Contested boundaries: psychiatry, disease, and diagnosis

Perspect Biol Med. Summer 2006;49(3):407-24. doi: 10.1353/pbm.2006.0046.

Abstract

Since the 19th century, we have come to think of disease in terms of specific entities--entities defined and legitimated in terms of characteristic somatic mechanisms. Since the last third of that century, we have expanded would-be disease categories to include an ever-broader variety of emotional pain, idiosyncrasy, and culturally unsettling behaviors. Psychiatry has been the residuary legatee of these developments, developments that have always been contested at the ever-shifting boundary between disease and deviance, feeling and symptom, the random and the determined, the stigmatized and the value-free. Even in our era of reductionist hopes, psychopharmaceutical practice, and corporate strategies, the legitimacy of many putative disease categories will remain contested. The use of the specific disease entity model will always be a reductionist means to achieve necessarily holistic ends, both in terms of cultural norms and the needs of suffering individuals. Bureaucratic rigidities and stakeholder conflicts structure and intensify such boundary conflicts, as do the interests and activism of an interested lay public.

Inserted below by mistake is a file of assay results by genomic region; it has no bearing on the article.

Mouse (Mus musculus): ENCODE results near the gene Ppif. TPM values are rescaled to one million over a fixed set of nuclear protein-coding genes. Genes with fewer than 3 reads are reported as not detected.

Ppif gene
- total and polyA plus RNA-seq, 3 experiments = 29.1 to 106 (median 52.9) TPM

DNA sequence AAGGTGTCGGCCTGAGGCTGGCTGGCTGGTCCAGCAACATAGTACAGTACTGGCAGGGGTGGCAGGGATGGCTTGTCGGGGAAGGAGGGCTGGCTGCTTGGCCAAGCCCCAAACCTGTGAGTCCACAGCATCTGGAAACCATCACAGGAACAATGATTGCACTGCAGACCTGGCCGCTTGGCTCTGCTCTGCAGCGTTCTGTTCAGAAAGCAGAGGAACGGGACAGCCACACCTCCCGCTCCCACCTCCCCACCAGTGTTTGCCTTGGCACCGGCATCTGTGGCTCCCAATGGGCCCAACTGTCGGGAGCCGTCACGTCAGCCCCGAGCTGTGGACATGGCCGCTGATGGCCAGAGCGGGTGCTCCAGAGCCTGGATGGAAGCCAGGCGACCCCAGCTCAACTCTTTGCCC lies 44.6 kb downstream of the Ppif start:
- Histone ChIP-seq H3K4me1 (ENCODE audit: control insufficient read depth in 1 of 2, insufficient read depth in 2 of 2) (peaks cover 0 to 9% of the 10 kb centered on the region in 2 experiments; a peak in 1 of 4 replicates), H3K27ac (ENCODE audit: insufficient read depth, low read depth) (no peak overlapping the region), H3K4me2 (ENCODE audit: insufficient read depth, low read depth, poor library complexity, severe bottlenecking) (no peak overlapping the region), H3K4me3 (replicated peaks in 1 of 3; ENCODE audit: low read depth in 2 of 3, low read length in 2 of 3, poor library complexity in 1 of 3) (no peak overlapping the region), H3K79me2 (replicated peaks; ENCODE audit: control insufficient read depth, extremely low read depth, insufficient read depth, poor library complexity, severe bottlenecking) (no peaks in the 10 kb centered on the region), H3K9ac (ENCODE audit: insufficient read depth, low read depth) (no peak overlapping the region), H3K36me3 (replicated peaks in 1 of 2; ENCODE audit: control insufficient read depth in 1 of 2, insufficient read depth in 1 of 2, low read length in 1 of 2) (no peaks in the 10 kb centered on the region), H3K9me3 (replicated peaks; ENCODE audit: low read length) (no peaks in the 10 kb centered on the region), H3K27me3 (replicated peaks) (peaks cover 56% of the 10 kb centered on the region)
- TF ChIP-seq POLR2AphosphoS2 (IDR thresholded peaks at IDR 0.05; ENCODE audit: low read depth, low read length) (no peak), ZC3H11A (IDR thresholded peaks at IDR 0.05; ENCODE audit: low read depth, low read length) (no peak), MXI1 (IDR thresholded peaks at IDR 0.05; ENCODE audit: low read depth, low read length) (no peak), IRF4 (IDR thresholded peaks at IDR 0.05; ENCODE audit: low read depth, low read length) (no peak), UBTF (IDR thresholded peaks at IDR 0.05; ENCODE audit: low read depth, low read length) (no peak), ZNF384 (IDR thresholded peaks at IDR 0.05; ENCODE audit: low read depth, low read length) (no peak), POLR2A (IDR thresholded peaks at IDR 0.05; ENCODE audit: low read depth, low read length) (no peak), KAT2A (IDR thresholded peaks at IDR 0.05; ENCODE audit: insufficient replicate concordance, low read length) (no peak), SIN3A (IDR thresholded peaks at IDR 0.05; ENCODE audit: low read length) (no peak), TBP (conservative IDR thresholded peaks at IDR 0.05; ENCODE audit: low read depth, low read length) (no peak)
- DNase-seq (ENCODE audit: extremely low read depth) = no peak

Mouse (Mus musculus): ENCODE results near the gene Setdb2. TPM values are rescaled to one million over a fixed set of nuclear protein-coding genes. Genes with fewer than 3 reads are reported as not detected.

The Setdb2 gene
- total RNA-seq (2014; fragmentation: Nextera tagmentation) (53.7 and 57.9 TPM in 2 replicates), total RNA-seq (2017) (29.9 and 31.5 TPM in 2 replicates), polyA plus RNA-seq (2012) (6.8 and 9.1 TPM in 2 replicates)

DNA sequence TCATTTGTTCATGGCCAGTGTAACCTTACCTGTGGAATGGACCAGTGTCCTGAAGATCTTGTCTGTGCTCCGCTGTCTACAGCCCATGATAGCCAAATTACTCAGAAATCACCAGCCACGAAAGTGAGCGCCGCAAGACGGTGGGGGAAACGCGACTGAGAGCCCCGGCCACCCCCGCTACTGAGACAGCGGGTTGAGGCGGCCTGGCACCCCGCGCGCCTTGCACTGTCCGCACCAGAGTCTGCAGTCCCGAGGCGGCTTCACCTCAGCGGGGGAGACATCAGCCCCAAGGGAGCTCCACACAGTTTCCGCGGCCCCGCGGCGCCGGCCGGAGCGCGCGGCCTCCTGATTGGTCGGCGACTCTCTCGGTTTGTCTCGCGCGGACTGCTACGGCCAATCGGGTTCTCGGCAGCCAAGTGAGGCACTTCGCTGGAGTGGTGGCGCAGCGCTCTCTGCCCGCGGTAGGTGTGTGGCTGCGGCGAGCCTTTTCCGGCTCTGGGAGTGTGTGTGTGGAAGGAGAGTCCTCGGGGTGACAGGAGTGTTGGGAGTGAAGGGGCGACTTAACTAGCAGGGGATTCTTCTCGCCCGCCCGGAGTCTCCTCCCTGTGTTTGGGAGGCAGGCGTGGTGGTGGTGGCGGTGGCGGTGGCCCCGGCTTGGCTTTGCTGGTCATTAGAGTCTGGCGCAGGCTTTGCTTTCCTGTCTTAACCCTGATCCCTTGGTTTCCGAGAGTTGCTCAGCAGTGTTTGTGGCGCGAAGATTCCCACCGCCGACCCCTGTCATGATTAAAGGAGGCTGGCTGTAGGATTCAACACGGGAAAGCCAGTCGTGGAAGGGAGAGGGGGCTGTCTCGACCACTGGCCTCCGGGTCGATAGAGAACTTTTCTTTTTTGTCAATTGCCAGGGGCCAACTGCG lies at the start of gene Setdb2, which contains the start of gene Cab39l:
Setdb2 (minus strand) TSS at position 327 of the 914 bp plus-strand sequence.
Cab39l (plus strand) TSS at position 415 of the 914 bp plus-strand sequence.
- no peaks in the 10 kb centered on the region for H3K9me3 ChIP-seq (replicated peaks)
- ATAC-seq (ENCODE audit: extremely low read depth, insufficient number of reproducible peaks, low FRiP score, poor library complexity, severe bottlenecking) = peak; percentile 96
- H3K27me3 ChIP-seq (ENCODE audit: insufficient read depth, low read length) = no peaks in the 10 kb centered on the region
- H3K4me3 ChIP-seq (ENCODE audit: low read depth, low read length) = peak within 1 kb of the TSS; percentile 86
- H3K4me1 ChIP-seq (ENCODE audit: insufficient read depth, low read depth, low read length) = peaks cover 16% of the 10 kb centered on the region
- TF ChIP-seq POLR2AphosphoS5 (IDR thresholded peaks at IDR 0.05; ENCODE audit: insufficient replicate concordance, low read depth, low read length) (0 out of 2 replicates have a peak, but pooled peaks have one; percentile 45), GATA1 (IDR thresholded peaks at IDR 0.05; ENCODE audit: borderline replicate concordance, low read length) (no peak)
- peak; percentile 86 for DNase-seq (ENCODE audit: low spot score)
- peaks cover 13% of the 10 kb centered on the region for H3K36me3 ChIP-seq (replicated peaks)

Publication types

  • Historical Article

MeSH terms

  • Criminal Law / history
  • Criminal Law / trends
  • Disease / classification*
  • History, 19th Century
  • History, 20th Century
  • History, 21st Century
  • Humans
  • Insanity Defense / history
  • Mental Disorders / classification*
  • Mental Disorders / diagnosis
  • Mental Disorders / history
  • Philosophy, Medical
  • Psychiatry / history
  • Psychiatry / trends*
  • Social Problems / history
  • Social Problems / trends
  • Social Responsibility
  • Social Values
  • United States